The Chicago area’s housing market saw the ever-so-small beginnings of a turnaround last year, as excess inventory started to be absorbed and price declines moderated and even showed improvement in some areas.
On New Year’s Day, the Mortgage Debt Relief Act of 2007, which expired Dec. 31, was extended for another year, which prevents troubled borrowers who sell their home through a short sale from being taxed on the forgiven principal. The “fiscal cliff” legislation also extended the deduction for mortgage insurance premiums.
Untill, there is a long, long road ahead, and the national picture is prettier than that of the local market, where some clouds remain. With the fiscal cliff averted, there are other housing issues to keep tabs on this year.
Foreclosures will remain part of the conversation. A stronger economy, and mortgage loan modification and home retention efforts, have helped some, but certainly not all, homeowners. In November, the number of homes nationally that were repossessed by lenders rose on a year-over-year basis for the first time since October 2010 and Illinois posted the 11th consecutive monthly year-over-year increase in foreclosure activity.
Battered communities will help themselves and each other. Last month, the Illinois General Assembly passed legislation to fast-track the court-supervised foreclosure process for abandoned, vacant single-family homes and small multifamily properties. That process, which now can take up to two years, would shrink to as little as 90 days, meaning blighted properties could more quickly change hands and stop pulling down neighborhood property values. The measure awaits Gov. Pat Quinn’s signature. In the past, he has indicated his support. The bill also would give communities more funds to take care of foreclosed eyesores.
Meanwhile, groups of municipalities in the northwest, west and south suburbs have formed housing collaboratives and are moving forward with plans to share resources and improve hard-hit suburban neighborhoods.
Separately, the Cook County Board is scheduled this month to consider the formation of a land bank that would take possession of unproductive properties and hold them in a trust for redevelopment.
More sellers will get off the fence. Current homeowners accounted for about 46 percent of home purchase transactions nationally in November, according to a Campbell/Inside Mortgage Finance survey. As the housing market continues its slow recovery, experts say, more homeowners who have been waiting to move up or downsize are expected to take advantage of the low mortgage rates. The Federal Reserve last month said it would continue to support low mortgage rates until the labor market outlook shows substantial improvement. For 2012, the fixed-rate, 30-year mortgage averaged 3.66 percent, the lowest annual average in at least 65 years, according to Freddie Mac.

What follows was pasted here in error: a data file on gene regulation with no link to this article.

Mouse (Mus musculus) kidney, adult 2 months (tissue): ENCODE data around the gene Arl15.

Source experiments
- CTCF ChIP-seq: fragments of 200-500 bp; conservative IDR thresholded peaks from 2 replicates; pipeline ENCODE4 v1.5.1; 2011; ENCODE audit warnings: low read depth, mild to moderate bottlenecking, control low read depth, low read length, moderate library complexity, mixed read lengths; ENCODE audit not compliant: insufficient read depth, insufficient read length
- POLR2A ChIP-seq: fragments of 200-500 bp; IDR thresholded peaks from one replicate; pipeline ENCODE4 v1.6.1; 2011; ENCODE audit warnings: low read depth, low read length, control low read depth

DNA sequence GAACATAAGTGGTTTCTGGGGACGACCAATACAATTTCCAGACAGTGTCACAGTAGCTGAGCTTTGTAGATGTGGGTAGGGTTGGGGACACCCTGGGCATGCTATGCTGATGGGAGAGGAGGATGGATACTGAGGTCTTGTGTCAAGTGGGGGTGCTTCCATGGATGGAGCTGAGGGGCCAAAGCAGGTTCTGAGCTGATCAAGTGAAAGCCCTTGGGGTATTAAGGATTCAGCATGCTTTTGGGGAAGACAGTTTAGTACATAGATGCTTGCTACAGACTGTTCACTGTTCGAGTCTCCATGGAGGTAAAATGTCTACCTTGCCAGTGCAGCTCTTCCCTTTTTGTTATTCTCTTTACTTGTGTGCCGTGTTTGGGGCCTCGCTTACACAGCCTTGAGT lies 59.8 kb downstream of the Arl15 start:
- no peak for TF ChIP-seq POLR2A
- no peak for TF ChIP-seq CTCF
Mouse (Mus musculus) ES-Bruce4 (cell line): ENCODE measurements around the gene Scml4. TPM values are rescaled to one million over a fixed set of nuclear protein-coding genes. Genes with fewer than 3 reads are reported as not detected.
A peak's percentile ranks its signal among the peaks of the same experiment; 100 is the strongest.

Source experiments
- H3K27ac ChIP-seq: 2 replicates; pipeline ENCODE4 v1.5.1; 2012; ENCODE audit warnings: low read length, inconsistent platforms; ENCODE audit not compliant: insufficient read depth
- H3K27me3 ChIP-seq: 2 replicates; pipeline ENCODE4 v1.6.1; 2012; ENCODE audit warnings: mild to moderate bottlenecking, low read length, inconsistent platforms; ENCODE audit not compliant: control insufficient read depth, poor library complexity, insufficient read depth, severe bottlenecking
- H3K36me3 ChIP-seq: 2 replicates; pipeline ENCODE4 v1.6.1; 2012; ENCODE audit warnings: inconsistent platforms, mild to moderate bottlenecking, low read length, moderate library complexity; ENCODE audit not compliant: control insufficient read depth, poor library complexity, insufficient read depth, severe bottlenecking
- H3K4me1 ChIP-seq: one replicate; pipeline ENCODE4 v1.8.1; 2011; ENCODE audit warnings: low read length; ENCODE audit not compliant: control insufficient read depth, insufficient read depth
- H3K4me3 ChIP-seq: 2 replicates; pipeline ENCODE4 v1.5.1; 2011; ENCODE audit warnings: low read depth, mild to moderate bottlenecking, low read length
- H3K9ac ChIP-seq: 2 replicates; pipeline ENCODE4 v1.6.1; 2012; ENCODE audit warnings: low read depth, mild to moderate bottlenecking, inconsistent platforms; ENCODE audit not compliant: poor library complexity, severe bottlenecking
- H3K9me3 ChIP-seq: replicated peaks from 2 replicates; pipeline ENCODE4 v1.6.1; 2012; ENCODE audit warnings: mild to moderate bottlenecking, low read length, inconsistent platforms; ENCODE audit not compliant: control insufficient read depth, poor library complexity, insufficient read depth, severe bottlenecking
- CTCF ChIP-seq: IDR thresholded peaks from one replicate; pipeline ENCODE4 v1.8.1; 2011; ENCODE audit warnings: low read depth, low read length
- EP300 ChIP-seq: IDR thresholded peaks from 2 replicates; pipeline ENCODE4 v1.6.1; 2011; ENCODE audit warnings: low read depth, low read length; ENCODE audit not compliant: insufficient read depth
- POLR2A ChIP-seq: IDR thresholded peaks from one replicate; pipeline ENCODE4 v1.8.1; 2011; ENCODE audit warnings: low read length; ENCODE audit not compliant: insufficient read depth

Buyers will encounter new lending rules. New regulations designed to prevent predatory lending practices and another housing crisis have been in the works since the Dodd-Frank Wall Street Reform and Consumer Protection Act was passed in 2010. Regulators could announce the new rules as early as this month. The rules will include, among other things, a definition of what constitutes a “qualified”? mortgage, in other words a borrower most likely to be able to repay a home loan. Concerns abound that the rules may further constrict mortgage availability or make loans prohibitively expensive.
Home prices will get less depressing. A nationwide survey of 105 economists by real estate site Zillow predicted home prices nationally would rise 3.1 percent this year, and that 2012 saw a 4.6 percent gain. These are national averages, and real estate is hyperlocal. For the first 11 months of last year, the median price of a home sold in the Chicago area still was lower than a year ago, but the percentage declines continued to moderate.
Rents will continue to rise. Average rents on suburban and downtown Chicago properties continued to rise last year, and the increases are expected to continue in a classic case of supply and demand. Household formation is on the upswing, and people moving out on their own either can’t qualify for mortgages or don’t want to tie themselves to home-ownership.